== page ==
Posted tagged ‘Missouri Sunshine Law’

Bill would levy fine on all Sunshine violators

February 11, 2009

Current standard is too vague, Jones says.

DAVID A. LIEB • THE ASSOCIATED PRESS • FEBRUARY 11, 2009

Jefferson City — A Missouri lawmaker is proposing a $500 fine for officials who violate Missouri’s open-government laws — even if they do so unwittingly.
Newly revised legislation by Rep. Tim Jones would make it easier to assess penalties for breaking the Missouri Sunshine Law.

Currently, anyone found by a judge to have “knowingly” violated Missouri’s open meetings or records law can be fined up to $1,000, while those who “purposely” violate the law can face fines up to $5,000.

Jones said the “knowingly” standard is too vague and too hard to prove.

His revised bill, presented Tuesday to the House General Laws Committee, which he chairs, would allow fines up to $500 for Sunshine Law violations regardless of whether they are made “knowingly.” Fines for purposeful violations would increase to $8,000.

“There’s not going to be Sunshine Law police that now run around the state and fine people,” Jones said. But “we now have some real teeth in the bill.”

Jones described his legislation as “strict liability for technical violations” of the Sunshine Law.

That’s something Missouri lawmakers historically have been reluctant to adopt.

Legislators last broached the subject in 2004, when they considered lowering the legal threshold for penalties from purposeful to negligent violations. They backed off the negligent standard under resistance from several senators and the Missouri Municipal League, which argued the lower standard could have deterred people from serving on volunteer boards.

The legislature in 2004 instead adopted the current two-tiered level of knowing and purposeful violations for determining fines.

Missouri Municipal League executive director Gary Markenson said Tuesday that he remains opposed to striking the “knowing” requirement to levy fines for Sunshine Law violations.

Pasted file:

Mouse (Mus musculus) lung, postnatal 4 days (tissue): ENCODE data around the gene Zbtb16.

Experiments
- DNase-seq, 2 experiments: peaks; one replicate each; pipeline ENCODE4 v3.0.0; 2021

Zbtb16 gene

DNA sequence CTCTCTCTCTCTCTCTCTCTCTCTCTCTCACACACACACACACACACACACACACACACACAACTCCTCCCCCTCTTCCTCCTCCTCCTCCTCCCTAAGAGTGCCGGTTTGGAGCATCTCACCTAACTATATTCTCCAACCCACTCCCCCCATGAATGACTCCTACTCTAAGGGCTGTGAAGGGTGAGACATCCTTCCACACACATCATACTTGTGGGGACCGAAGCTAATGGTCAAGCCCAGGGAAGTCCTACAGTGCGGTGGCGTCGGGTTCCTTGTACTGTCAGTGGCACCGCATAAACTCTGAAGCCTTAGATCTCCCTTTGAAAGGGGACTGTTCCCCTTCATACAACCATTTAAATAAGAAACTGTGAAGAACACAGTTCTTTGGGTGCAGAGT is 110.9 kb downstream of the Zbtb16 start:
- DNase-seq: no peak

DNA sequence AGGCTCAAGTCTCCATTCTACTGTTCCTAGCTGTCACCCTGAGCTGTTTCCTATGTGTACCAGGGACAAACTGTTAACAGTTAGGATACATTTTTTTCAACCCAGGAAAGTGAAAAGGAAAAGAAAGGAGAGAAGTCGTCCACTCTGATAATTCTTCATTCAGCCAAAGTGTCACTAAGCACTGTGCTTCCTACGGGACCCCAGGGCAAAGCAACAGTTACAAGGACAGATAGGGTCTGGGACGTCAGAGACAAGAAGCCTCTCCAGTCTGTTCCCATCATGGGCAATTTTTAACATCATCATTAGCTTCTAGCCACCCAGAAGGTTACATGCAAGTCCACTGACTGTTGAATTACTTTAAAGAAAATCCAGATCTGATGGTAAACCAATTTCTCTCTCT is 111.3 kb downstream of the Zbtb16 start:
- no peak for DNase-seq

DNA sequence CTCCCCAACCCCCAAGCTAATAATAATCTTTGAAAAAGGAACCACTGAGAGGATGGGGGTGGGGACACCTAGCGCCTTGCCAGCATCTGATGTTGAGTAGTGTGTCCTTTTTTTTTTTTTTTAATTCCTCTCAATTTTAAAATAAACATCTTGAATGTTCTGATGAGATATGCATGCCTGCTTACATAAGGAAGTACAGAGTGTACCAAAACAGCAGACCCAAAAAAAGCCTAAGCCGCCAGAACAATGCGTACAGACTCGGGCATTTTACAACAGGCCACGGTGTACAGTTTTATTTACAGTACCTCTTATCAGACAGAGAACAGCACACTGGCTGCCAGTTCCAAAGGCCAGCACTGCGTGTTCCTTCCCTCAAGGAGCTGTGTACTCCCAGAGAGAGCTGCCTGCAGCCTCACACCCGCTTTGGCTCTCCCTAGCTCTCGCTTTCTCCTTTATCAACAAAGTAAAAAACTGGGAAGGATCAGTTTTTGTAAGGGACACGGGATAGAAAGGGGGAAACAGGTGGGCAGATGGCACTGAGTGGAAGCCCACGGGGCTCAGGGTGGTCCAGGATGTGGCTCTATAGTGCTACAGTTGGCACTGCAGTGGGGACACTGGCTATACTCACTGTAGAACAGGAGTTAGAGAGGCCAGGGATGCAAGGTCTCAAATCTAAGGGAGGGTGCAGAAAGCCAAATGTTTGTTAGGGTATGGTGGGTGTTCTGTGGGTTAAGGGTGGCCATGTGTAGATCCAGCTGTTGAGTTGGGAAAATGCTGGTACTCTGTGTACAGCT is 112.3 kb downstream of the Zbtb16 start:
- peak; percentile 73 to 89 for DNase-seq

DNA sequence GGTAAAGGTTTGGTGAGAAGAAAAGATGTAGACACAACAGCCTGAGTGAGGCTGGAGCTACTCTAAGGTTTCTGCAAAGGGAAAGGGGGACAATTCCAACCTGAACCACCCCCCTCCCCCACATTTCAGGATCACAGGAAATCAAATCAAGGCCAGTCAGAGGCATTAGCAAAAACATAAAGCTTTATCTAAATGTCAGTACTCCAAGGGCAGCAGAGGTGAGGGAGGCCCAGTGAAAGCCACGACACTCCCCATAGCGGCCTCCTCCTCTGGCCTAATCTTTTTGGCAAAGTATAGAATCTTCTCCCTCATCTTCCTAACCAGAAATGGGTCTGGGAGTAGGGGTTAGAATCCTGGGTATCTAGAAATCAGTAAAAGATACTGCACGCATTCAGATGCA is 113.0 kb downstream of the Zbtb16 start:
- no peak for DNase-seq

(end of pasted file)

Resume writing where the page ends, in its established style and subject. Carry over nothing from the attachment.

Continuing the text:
But some local government officials testified in support of the legislation.

Among those was Jay Purcell, a Cape Girardeau County commissioner who has sued his own commission for allegedly holding improper closed meetings.

“Without strong language that puts teeth and repercussions for public governmental bodies, they will not follow the law,” Purcell testified to the House committee. The legislation “sends a clear, clear message that ignorance of the Sunshine Law is not acceptable.”

Other sections of the bill would make public more records of the Missouri Ethics Commission; narrow the lawsuit-discussion justification for closing meetings; apply the Sunshine Law to newly elected public officials who have not yet taken the oath of office; and require meeting minutes to contain accurate descriptions of all discussions.

Markenson and Todd Smith, a lobbyist for the Missouri Association of Counties, both criticized the expanded requirement for meeting minutes. Smith said it could force two county commissioners carpooling to take minutes of their discussion if they happen to hit a pothole and remark that they should make sure it gets fixed.

Under current law, public entities must give 24 hours’ notice before meetings. The legislation would expand that to five days’ notice for city or county meetings where the agenda includes discussion of tax or fee increases, eminent domain, zoning or the creation of special districts that can either impose taxes or receive tax breaks.

That provision drew support from representatives of a labor union and retailers, who said cities sometimes consider development incentives with just 24 hours notice for the public while providing much greater notice to the developers pitching proposals.

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Citizens across Missouri call for stronger Sunshine Law